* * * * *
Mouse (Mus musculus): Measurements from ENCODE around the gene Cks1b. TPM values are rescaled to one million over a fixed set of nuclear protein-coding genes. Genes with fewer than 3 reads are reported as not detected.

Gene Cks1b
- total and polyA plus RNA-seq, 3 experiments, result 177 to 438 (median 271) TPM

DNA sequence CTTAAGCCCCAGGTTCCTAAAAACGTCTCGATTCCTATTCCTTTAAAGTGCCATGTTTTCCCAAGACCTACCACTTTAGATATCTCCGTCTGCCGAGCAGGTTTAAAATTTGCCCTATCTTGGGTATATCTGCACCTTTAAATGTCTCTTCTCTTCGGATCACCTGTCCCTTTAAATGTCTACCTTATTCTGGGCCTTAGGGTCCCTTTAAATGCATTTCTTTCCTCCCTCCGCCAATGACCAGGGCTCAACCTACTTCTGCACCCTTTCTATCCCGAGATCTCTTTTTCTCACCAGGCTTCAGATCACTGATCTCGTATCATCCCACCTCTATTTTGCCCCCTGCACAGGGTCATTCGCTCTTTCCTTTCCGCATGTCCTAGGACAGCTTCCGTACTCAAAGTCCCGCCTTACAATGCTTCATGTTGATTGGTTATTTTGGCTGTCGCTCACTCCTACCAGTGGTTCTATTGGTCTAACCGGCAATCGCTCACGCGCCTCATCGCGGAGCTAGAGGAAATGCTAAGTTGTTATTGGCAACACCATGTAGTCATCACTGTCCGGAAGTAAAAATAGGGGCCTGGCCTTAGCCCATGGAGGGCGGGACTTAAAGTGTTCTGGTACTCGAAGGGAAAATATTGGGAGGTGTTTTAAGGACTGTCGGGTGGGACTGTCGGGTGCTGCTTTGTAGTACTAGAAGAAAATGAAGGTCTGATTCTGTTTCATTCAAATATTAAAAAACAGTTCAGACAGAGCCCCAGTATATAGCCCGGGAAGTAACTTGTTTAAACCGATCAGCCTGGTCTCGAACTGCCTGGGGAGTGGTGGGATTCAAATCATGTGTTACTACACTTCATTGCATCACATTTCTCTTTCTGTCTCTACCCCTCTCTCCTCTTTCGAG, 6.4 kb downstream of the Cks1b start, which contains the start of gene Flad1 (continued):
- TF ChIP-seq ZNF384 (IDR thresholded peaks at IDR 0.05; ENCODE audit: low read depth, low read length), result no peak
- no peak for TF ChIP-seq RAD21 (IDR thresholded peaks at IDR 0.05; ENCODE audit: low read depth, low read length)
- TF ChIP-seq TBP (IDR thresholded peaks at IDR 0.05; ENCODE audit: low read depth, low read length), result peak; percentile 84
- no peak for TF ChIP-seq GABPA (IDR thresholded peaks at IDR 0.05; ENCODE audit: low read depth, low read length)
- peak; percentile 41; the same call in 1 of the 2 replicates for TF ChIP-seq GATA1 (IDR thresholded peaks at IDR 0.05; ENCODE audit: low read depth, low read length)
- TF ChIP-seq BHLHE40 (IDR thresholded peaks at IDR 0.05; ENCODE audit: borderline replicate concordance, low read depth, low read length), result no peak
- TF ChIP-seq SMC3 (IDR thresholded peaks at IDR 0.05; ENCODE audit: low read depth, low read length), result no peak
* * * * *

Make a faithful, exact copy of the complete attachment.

Mouse (Mus musculus): Measurements from ENCODE around the gene Cks1b. TPM values are rescaled to one million over a fixed set of nuclear protein-coding genes. Genes with fewer than 3 reads are reported as not detected.

Gene Cks1b
- total and polyA plus RNA-seq, 3 experiments, result 177 to 438 (median 271) TPM

DNA sequence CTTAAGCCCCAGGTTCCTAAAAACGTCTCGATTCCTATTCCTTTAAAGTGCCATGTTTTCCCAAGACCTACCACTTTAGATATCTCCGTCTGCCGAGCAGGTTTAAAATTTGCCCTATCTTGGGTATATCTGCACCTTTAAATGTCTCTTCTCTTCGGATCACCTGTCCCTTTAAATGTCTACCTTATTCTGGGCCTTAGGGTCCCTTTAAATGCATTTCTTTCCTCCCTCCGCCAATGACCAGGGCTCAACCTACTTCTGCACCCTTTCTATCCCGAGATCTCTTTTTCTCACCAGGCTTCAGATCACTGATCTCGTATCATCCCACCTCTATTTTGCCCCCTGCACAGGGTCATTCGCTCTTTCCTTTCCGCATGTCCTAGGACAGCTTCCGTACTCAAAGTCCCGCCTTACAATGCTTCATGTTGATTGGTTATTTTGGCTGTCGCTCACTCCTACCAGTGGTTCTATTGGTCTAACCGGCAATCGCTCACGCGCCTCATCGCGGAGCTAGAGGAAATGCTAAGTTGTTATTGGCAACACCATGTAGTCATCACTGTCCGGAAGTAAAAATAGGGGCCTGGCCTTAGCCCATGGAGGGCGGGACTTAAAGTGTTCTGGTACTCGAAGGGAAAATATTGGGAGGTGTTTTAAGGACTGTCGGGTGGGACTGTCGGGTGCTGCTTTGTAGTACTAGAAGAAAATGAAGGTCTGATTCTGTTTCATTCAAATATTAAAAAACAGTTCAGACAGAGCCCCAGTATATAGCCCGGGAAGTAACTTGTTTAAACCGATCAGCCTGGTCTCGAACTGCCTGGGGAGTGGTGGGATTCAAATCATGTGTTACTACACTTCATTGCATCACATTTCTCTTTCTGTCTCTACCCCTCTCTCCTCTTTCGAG, 6.4 kb downstream of the Cks1b start, which contains the start of gene Flad1 (continued):
- TF ChIP-seq ZNF384 (IDR thresholded peaks at IDR 0.05; ENCODE audit: low read depth, low read length), result no peak
- no peak for TF ChIP-seq RAD21 (IDR thresholded peaks at IDR 0.05; ENCODE audit: low read depth, low read length)
- TF ChIP-seq TBP (IDR thresholded peaks at IDR 0.05; ENCODE audit: low read depth, low read length), result peak; percentile 84
- no peak for TF ChIP-seq GABPA (IDR thresholded peaks at IDR 0.05; ENCODE audit: low read depth, low read length)
- peak; percentile 41; the same call in 1 of the 2 replicates for TF ChIP-seq GATA1 (IDR thresholded peaks at IDR 0.05; ENCODE audit: low read depth, low read length)
- TF ChIP-seq BHLHE40 (IDR thresholded peaks at IDR 0.05; ENCODE audit: borderline replicate concordance, low read depth, low read length), result no peak
- TF ChIP-seq SMC3 (IDR thresholded peaks at IDR 0.05; ENCODE audit: low read depth, low read length), result no peak